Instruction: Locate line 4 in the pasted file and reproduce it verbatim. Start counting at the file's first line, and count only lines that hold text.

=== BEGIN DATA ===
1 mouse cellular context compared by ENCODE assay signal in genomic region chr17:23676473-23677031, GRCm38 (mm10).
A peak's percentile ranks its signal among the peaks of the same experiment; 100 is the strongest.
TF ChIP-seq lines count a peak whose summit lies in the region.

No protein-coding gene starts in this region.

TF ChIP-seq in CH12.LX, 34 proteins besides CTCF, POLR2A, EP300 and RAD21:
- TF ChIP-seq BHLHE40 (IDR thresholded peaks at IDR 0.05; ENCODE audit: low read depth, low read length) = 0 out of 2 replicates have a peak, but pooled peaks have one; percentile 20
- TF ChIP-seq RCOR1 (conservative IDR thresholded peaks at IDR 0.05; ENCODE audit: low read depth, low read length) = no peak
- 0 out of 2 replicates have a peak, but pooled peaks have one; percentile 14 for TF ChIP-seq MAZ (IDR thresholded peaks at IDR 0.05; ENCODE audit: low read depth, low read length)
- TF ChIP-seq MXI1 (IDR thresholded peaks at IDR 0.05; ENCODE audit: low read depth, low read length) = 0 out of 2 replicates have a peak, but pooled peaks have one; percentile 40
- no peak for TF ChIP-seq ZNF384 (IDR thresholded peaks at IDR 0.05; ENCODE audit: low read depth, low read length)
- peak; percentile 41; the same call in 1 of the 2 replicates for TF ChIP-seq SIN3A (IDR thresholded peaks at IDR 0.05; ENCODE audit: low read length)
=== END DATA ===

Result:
No protein-coding gene starts in this region.